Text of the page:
Folkestone has replaced Dover as Britain's 'hotspot of holiday hell' after port staff managed to clear a backlog of 200 miles of traffic from the weekend.
Border and ferry staff worked "through the night" to clear "huge volumes of tourist and freight traffic", so that services at Dover were finally able to "get back to normal by the early hours of Sunday morning", a port spokesperson said.
Port officials say they have processed 72,000 vehicles so far this weekend, with the time needed to get through the border and onto ferries reduced from what it was on Friday and Saturday.
But a critical incident is still in place across Kent, alongside Operation Brock, with the AA claiming the worst congestion is now around the Eurotunnel terminal at Folkestone.
Highways England is warning of "severe delays", while drivers are reporting average speeds of just 5mph in some places.
Jack Cousens, head of roads policy at the AA, said: "Dover has now recovered, but Folkestone has become the hotspot of holiday hell.
"Drivers are now trying to find alternative routes down to the Eurotunnel terminal at J11a on the M20. Holidaymakers are trying to use the M2 and then find ways to 'drop down' into the A20 and the terminal via the back roads.
"Drivers heading to Folkestone need to be prepared."
John Keefe, the director of public affairs at Eurotunnel, insisted that they are running a "normal service", but they are aware of "significant difficulties on the roads".
"It's difficult to answer why they're there," he told Sky News.
"Once people get through to our check-in, they are moving through as they normally would."
He said more staff have been laid on from the French side as that has been "quieter" but passport checks are accounted for in normal processing times.
14-hour queues for Eurotunnel
Many trying to reach the Eurotunnel have reported setting off in the middle of the night in a bid to catch their trains. One passenger claimed they had to queue for 14 hours.
Stuart and Janet Harrison, who are travelling to their holiday home in Austria, said they weren't hopeful of making their train because of the queues.
"We originally considered flying and it's so expensive so we thought we'd drive," they told Sky News.
Another couple, Lucy and Nick, said they didn't bother arriving early, as queuing all day was inevitable anyway.
"We didn't come early. They're going to put us on today, so I don't think coming early makes any difference," Lucy said.
Asked who was to blame, she added: "This has happened because of Brexit hasn't it. We are very anti-Brexit. But we have to put up with it."
Sky News correspondent Sabah Choudhry, who is in Dover, confirmed that the queues around the port now appear to be much shorter.
"Passengers this morning have been told that their wait time is looking to be around two to three hours - so certainly some welcome news for parents with children," she said.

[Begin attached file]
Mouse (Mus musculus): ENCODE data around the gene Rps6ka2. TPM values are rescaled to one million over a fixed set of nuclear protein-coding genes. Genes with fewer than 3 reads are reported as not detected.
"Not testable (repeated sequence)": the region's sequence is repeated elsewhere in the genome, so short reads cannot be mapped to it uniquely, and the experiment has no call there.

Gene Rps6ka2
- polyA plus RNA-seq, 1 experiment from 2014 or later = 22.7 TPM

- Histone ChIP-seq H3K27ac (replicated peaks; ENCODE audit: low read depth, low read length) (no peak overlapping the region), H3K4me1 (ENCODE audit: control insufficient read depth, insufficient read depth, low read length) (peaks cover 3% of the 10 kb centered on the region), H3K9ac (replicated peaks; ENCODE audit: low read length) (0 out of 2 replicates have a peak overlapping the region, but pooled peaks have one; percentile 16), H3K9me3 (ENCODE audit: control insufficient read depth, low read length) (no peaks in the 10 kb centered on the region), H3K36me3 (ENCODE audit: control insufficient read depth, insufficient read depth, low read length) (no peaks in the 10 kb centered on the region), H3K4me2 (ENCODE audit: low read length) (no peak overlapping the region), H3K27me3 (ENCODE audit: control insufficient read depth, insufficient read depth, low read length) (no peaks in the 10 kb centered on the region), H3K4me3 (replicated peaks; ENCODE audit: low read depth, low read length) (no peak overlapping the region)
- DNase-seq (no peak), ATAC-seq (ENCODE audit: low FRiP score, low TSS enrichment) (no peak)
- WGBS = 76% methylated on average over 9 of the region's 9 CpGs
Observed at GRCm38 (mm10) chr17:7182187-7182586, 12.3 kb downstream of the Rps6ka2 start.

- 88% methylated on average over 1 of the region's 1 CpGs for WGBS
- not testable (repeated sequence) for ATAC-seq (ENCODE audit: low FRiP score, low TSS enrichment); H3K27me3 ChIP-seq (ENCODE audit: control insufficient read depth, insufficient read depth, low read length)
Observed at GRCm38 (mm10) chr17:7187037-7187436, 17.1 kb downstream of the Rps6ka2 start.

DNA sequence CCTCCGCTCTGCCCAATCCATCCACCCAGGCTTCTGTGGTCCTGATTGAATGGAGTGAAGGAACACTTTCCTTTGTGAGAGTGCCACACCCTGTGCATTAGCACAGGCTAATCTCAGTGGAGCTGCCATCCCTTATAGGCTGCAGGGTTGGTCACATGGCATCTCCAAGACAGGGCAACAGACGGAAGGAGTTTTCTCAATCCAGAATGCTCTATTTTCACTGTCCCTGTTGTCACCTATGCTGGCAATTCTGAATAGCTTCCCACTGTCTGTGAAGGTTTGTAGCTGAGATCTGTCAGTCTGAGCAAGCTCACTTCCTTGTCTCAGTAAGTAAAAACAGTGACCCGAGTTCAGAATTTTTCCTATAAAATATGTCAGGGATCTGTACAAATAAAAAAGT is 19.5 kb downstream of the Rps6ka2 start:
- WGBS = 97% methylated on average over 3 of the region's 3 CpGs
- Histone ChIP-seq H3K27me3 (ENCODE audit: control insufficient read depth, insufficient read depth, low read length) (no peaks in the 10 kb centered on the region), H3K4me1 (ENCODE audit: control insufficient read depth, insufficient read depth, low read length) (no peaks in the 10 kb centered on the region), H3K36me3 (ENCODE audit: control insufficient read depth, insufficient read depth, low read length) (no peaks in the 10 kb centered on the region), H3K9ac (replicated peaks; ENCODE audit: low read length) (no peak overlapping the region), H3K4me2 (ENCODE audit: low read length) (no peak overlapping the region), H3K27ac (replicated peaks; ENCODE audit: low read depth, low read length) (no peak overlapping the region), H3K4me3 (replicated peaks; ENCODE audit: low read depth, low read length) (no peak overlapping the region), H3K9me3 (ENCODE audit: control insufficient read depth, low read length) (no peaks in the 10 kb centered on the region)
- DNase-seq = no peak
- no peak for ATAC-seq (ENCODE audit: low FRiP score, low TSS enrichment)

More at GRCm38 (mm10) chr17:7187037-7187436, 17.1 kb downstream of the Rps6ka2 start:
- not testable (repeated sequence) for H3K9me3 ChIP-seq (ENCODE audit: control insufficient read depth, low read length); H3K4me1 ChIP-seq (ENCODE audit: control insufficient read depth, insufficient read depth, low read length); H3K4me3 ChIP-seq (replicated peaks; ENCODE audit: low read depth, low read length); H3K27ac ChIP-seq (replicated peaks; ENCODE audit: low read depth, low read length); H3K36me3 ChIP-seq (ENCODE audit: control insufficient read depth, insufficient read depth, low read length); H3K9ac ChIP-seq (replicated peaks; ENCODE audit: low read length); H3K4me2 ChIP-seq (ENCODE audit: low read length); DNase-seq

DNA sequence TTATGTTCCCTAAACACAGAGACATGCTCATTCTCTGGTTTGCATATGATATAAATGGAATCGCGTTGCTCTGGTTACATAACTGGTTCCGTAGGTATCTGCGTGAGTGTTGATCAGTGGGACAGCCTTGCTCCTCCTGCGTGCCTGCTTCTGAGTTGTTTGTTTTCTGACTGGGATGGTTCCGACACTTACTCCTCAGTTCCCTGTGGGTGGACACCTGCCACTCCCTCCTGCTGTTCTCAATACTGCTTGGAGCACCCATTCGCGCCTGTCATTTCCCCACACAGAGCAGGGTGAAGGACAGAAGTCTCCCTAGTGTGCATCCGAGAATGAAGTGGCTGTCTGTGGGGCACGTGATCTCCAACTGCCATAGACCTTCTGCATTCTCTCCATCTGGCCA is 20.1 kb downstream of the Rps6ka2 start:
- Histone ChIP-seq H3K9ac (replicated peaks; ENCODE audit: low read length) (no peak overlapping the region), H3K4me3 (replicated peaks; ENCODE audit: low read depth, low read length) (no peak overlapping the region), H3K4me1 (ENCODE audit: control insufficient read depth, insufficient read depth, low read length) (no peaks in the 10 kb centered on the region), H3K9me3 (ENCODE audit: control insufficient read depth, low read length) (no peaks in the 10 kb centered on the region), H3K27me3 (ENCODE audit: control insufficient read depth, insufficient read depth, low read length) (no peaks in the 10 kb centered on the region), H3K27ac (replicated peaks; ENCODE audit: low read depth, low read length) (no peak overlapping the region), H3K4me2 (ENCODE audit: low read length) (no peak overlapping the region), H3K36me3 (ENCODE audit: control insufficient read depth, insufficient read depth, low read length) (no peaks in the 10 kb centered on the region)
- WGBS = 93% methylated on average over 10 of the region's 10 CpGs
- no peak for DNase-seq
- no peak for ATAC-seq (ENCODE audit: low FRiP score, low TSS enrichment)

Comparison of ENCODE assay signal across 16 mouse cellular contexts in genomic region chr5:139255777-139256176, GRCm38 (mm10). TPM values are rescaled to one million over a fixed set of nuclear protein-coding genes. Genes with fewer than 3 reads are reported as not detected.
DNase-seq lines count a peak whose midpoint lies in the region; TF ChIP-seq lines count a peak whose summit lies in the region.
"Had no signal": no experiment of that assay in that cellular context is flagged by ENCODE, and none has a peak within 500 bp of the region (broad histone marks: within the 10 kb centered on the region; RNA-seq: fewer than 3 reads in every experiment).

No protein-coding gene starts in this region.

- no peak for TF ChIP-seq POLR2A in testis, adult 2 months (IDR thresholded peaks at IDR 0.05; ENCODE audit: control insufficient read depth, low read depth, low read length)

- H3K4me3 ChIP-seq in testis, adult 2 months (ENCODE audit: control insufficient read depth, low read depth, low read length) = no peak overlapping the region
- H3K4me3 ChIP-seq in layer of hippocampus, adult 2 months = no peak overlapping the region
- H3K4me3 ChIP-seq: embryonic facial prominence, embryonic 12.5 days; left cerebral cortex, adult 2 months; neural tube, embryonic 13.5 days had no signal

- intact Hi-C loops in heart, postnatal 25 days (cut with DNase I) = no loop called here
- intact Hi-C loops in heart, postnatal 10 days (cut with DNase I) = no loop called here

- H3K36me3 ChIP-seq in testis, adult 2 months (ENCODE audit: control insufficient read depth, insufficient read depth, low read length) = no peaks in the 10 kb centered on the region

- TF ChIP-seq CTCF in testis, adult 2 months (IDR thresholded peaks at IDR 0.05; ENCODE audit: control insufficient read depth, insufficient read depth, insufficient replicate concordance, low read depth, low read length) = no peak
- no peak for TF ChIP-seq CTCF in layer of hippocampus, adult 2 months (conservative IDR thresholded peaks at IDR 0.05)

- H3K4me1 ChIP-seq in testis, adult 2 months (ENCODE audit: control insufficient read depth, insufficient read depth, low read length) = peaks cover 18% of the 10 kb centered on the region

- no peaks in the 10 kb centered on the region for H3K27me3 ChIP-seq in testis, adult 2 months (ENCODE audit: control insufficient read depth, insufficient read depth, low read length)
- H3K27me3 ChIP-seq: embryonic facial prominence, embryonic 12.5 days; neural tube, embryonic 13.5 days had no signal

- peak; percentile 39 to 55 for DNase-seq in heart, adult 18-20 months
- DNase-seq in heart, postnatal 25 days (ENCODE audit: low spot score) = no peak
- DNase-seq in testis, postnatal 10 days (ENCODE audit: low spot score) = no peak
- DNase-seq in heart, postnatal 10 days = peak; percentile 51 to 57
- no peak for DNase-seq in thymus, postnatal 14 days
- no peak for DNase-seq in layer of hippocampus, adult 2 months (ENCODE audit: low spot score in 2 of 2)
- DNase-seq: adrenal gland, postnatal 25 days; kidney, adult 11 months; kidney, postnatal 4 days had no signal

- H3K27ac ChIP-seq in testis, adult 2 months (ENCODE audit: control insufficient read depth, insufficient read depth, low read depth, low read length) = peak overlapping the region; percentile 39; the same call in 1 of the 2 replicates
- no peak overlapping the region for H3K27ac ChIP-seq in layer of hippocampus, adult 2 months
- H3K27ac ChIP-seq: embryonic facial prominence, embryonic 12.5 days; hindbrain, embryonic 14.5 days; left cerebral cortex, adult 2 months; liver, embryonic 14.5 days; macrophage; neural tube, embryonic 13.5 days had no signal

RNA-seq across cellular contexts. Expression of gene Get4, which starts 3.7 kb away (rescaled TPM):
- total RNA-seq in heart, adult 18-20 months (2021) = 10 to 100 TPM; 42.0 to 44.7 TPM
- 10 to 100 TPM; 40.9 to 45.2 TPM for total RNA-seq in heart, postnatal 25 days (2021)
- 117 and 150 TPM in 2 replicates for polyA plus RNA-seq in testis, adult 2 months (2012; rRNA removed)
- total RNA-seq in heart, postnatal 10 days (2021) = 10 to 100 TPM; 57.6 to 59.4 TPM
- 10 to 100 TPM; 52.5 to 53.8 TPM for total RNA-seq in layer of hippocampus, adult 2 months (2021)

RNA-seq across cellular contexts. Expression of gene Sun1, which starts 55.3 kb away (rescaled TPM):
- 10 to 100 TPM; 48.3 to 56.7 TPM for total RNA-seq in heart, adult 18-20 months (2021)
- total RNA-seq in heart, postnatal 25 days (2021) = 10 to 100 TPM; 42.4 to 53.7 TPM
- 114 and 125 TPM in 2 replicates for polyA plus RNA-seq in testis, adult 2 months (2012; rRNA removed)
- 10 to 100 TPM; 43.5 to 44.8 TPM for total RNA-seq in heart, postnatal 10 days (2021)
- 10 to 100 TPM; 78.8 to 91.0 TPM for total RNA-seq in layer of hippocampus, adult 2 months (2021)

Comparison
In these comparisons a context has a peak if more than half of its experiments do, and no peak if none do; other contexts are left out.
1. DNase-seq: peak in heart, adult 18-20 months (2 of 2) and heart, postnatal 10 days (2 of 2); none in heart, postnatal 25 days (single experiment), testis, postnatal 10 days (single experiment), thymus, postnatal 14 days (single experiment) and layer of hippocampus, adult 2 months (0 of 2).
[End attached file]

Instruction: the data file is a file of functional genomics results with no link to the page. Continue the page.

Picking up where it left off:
P&O Ferries tweeted this morning saying there are "currently no queues in or around the port", but still advised leaving two hours before check-in, with port officials also urging people to check with ferry companies before travel.
Both border points say they are seeing fewer travellers today then Friday and Saturday.
The Eurotunnel is set for 7,000 cars - down on the 8,500 on Saturday, while at Dover 6,500 vehicles are expected, down significantly on the 10,000 the previous day.
UK claims lack of resources while French blame Brexit
The long delays have been blamed on slow border checks, Brexit, huge numbers of travellers setting out at the start of the school summer holidays, as well as the usual flow of goods lorries.
The UK government have blamed a shortage of French border staff, and the French government is arguing passport checks are taking longer now that the UK is no longer part of the European Union.
Natalie Chapman from haulier group Logistics UK said some lorry drivers have waited "in excess of 18 hours" to cross the Channel over the weekend.
The RAC Foundation called on the government to invest in more lorry parking to help ease problems.
They said ministers must "grasp the nettle" to come up with a sustainable solution to gridlocks in Kent as opposed to offering a "sticking plaster" as they have in recent days,
Miles-long tailbacks seen this week are "stark evidence of how fragile our continental links across the Channel can be" the transport policy and research organisation added.
Residents in Kent are also affected, unable to travel by car as they would normally due to the congestion.
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French regional prefect Georges-François Leclerc was asked by BFM TV if French customs officers were to blame for the delays seen on Friday and Saturday.
He said they were not, adding: "The Port of Dover, which is a private port, found it easier to blame the French police."
UK Foreign Secretary Liz Truss, who is competing to replace Boris Johnson as prime minister, said: "This is a situation that has been caused by a lack of resource at the border.
"That is what the French authorities need to address and that is what I'm being very clear with them about."
Anneliese Dodds, Labour Party chair, said the government had failed "to get a grip" on the problem, labelling it "chaos".